Tesco’s withdrawal of “fake” honey from shelves this week was unnecessary as the test used to determine its authenticity was unfit for purpose, food safety experts claim.
The supermarket’s own-brand honey sample was tested by Richmond Council using nuclear magnetic resonance (NMR). This technique distinguishes genuine honey from fraudulent imitations by comparing a sample’s ‘fingerprint’ with an approved database.
However, while NMR is widely recognised for food authenticity testing, scientists remain concerned that the test manufacturers’ databases do not yet contain a comprehensive list of honey fingerprints, leaving legitimate honeys vulnerable to inaccurate results.
“[The manufacturers] haven’t engaged with the honey industry to find out how different honey is produced,” said Adrian Charlton, principal scientist at Fera Science.
He believes Tesco’s honey sample tested positive for adulteration due to an unsatisfactory database rather than fraudulent activity. “[Fera] have tested Tesco honey and it is absolutely fine,” he added.
While NMR is frequently used for authenticating wine and orange juice, its success could not yet be translated to honey, agreed David Hoyland, technical director of the British Honey Association.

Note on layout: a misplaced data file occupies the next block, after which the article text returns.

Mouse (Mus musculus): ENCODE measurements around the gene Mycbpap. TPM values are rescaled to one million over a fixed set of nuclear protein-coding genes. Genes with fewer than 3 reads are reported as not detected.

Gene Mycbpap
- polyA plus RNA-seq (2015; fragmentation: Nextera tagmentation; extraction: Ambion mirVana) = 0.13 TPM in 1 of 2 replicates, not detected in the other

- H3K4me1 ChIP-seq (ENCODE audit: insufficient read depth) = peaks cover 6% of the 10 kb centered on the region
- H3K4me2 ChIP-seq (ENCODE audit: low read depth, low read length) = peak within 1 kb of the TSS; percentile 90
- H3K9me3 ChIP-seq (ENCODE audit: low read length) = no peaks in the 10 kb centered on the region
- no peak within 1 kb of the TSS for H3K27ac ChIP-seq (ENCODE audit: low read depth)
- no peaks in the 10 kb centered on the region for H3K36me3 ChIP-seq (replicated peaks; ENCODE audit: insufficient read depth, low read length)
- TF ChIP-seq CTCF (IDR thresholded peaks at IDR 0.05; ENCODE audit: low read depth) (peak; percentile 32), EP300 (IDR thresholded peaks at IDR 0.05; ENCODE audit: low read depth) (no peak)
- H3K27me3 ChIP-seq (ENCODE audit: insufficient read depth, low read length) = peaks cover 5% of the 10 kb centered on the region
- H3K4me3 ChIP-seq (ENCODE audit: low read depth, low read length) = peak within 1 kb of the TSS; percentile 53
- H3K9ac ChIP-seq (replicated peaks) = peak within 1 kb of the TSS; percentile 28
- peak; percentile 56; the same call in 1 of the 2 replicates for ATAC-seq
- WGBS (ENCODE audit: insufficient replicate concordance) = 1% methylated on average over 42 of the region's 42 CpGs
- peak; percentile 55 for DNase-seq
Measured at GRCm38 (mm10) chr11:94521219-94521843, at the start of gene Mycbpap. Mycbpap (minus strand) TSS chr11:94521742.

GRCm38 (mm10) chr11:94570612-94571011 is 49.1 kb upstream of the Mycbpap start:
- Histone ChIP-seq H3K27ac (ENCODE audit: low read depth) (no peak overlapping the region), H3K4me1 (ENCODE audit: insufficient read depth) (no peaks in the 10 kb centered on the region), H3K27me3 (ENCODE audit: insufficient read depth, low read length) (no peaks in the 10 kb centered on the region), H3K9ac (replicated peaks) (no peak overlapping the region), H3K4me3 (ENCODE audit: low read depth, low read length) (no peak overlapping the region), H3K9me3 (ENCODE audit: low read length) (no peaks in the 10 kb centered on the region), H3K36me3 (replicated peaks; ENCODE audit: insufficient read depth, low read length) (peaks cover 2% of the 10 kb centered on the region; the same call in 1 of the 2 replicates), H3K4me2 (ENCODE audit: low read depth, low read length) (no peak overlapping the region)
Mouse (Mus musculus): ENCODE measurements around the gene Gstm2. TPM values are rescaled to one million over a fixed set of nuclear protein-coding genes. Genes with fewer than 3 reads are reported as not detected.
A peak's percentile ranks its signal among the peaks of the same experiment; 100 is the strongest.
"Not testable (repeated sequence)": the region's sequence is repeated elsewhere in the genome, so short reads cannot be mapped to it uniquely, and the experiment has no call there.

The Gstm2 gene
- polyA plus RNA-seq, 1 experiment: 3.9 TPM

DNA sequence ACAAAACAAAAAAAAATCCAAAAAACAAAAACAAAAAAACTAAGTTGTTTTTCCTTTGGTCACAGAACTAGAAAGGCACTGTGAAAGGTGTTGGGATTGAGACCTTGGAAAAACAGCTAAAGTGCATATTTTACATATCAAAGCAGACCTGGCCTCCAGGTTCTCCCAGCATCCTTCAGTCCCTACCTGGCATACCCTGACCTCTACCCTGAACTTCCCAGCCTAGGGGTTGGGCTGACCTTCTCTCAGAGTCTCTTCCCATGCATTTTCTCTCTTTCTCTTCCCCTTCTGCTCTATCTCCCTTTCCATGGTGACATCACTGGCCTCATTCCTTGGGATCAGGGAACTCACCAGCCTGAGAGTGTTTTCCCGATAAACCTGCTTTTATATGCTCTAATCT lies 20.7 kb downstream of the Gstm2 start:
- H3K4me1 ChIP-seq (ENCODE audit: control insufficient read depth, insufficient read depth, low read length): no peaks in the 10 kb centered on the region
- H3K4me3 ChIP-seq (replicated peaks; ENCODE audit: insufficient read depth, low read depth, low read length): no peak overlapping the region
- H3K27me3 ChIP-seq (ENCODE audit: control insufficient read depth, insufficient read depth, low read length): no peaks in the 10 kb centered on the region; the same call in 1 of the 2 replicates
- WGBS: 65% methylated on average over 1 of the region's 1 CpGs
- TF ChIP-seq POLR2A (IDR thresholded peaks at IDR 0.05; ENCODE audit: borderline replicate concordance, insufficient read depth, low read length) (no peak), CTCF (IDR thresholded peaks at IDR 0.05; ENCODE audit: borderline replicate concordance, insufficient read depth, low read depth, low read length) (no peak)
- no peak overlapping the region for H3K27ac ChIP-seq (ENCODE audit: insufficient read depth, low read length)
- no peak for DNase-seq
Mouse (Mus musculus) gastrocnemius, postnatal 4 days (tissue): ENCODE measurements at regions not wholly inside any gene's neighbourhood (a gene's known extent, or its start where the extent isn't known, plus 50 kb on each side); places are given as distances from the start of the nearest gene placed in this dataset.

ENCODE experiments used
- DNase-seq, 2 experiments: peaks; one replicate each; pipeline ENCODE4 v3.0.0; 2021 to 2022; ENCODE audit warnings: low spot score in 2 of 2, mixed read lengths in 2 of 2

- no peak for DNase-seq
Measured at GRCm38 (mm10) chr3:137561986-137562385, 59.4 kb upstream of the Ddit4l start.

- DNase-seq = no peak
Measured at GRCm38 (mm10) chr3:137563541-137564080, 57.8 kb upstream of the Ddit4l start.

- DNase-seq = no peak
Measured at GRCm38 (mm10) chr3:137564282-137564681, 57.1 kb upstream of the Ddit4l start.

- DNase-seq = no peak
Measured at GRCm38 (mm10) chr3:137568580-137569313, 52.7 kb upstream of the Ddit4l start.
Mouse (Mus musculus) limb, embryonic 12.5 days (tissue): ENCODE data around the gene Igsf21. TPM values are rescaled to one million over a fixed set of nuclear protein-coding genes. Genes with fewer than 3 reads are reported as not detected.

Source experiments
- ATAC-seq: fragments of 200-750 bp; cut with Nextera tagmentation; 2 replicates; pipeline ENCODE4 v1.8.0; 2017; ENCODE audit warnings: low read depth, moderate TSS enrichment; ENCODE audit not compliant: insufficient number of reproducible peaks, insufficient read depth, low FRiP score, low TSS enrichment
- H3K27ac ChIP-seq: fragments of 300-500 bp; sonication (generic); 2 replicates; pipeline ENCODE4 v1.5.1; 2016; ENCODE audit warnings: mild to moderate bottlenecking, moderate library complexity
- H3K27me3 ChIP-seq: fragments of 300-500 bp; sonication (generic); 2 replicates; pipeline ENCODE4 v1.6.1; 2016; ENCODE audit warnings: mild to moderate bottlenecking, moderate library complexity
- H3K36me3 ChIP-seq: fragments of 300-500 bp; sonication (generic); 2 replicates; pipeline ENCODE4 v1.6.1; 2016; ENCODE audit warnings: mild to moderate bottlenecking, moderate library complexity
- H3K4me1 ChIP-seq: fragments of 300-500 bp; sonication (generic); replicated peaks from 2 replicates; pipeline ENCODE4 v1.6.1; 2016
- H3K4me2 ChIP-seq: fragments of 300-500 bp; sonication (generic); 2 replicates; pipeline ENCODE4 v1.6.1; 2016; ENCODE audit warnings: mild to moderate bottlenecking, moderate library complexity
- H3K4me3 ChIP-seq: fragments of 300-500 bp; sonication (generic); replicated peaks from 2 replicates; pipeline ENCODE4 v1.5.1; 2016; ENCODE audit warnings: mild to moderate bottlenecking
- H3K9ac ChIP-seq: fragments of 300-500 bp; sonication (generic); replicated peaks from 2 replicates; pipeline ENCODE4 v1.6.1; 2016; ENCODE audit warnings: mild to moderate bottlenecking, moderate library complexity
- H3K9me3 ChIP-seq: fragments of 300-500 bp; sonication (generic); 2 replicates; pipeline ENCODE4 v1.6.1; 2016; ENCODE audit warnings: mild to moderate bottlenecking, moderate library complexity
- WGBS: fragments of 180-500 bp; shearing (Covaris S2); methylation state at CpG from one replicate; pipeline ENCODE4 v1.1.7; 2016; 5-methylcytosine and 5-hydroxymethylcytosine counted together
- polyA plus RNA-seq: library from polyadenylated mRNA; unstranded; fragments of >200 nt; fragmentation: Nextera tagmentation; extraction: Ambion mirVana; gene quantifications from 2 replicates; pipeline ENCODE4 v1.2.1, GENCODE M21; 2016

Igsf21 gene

“Honey is much more complex. It has more variables, more sources, more importers and changes season to season,” he added. “The companies doing the testing do not have satisfactory databases to reflect this.”
“The robustness of the database behind the technique is in question”
The limitations of NMR testing for honey were discussed at a seminar hosted at Defra this month, where regulators discussed honey authentication with 62 of the leading honey producers, scientists, retailers and test manufacturers.
“The robustness of the database behind the technique is in question,” said Sterling Crew, chair of the Food Authenticity Network’s advisory board, who attended the meeting.
“[The test manufacturers] know the issues and said they’d open it up for greater transparency.”
The FSA has recognised the limitations of NMR testing on honey and advised it should only be a screening tool alongside “a weight of evidence”.
“No enforcement action should be taken in relation to NMR testing results alone,” it said in a statement. Neither the FSA nor Richmond Council could confirm the manufacturer of the test, or whether Tesco’s sample was subjected to additional tests.
However, Chris Elliott, professor of food safety at Queen’s University, Belfast, stressed NMR was “not a new method” and it would be wrong to “assume the tests are not correct”.
Tesco should “launch a full audit” if the manufacturer’s test was independently validated and certified, he added.
Tesco said: “Tesco brand honey is 100% pure, natural and can be directly traced back to the beekeeper. We carry out regular tests to ensure our honey meets this standard.”